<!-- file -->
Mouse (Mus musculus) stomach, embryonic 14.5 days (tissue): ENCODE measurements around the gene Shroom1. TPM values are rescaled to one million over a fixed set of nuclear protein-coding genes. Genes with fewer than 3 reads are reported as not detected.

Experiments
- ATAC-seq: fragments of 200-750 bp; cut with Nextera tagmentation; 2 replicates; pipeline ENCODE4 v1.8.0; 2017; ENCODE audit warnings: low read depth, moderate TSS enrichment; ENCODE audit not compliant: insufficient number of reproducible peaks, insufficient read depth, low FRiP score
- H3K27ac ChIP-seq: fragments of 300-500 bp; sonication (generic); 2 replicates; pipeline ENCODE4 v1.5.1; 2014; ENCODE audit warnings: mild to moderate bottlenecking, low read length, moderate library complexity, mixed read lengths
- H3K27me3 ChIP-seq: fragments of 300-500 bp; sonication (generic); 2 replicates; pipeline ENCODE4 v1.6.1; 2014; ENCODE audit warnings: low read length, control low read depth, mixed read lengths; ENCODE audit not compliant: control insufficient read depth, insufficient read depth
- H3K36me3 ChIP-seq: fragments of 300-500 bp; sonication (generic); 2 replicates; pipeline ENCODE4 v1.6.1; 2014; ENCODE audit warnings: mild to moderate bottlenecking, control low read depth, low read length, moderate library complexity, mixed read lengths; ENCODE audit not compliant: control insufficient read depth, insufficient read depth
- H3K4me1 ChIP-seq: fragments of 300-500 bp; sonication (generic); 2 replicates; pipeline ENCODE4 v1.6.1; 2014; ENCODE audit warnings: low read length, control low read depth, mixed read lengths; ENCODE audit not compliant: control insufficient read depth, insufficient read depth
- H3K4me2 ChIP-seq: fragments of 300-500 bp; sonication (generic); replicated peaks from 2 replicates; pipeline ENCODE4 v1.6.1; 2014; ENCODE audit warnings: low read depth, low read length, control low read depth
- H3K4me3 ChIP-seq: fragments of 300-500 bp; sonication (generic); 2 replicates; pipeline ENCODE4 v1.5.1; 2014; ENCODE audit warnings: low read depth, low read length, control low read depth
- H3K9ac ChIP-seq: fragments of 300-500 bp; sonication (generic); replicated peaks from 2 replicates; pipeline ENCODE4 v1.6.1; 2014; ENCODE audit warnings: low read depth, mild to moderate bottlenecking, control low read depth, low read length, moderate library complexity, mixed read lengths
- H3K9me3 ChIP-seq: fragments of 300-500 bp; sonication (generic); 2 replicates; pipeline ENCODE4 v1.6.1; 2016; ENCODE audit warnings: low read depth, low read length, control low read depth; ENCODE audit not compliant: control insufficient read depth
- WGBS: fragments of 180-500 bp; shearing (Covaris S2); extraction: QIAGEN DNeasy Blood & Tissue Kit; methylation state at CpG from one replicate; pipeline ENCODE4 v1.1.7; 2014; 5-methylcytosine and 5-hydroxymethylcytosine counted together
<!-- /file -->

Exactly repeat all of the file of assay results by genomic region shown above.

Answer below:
Mouse (Mus musculus) stomach, embryonic 14.5 days (tissue): ENCODE measurements around the gene Shroom1. TPM values are rescaled to one million over a fixed set of nuclear protein-coding genes. Genes with fewer than 3 reads are reported as not detected.

Experiments
- ATAC-seq: fragments of 200-750 bp; cut with Nextera tagmentation; 2 replicates; pipeline ENCODE4 v1.8.0; 2017; ENCODE audit warnings: low read depth, moderate TSS enrichment; ENCODE audit not compliant: insufficient number of reproducible peaks, insufficient read depth, low FRiP score
- H3K27ac ChIP-seq: fragments of 300-500 bp; sonication (generic); 2 replicates; pipeline ENCODE4 v1.5.1; 2014; ENCODE audit warnings: mild to moderate bottlenecking, low read length, moderate library complexity, mixed read lengths
- H3K27me3 ChIP-seq: fragments of 300-500 bp; sonication (generic); 2 replicates; pipeline ENCODE4 v1.6.1; 2014; ENCODE audit warnings: low read length, control low read depth, mixed read lengths; ENCODE audit not compliant: control insufficient read depth, insufficient read depth
- H3K36me3 ChIP-seq: fragments of 300-500 bp; sonication (generic); 2 replicates; pipeline ENCODE4 v1.6.1; 2014; ENCODE audit warnings: mild to moderate bottlenecking, control low read depth, low read length, moderate library complexity, mixed read lengths; ENCODE audit not compliant: control insufficient read depth, insufficient read depth
- H3K4me1 ChIP-seq: fragments of 300-500 bp; sonication (generic); 2 replicates; pipeline ENCODE4 v1.6.1; 2014; ENCODE audit warnings: low read length, control low read depth, mixed read lengths; ENCODE audit not compliant: control insufficient read depth, insufficient read depth
- H3K4me2 ChIP-seq: fragments of 300-500 bp; sonication (generic); replicated peaks from 2 replicates; pipeline ENCODE4 v1.6.1; 2014; ENCODE audit warnings: low read depth, low read length, control low read depth
- H3K4me3 ChIP-seq: fragments of 300-500 bp; sonication (generic); 2 replicates; pipeline ENCODE4 v1.5.1; 2014; ENCODE audit warnings: low read depth, low read length, control low read depth
- H3K9ac ChIP-seq: fragments of 300-500 bp; sonication (generic); replicated peaks from 2 replicates; pipeline ENCODE4 v1.6.1; 2014; ENCODE audit warnings: low read depth, mild to moderate bottlenecking, control low read depth, low read length, moderate library complexity, mixed read lengths
- H3K9me3 ChIP-seq: fragments of 300-500 bp; sonication (generic); 2 replicates; pipeline ENCODE4 v1.6.1; 2016; ENCODE audit warnings: low read depth, low read length, control low read depth; ENCODE audit not compliant: control insufficient read depth
- WGBS: fragments of 180-500 bp; shearing (Covaris S2); extraction: QIAGEN DNeasy Blood & Tissue Kit; methylation state at CpG from one replicate; pipeline ENCODE4 v1.1.7; 2014; 5-methylcytosine and 5-hydroxymethylcytosine counted together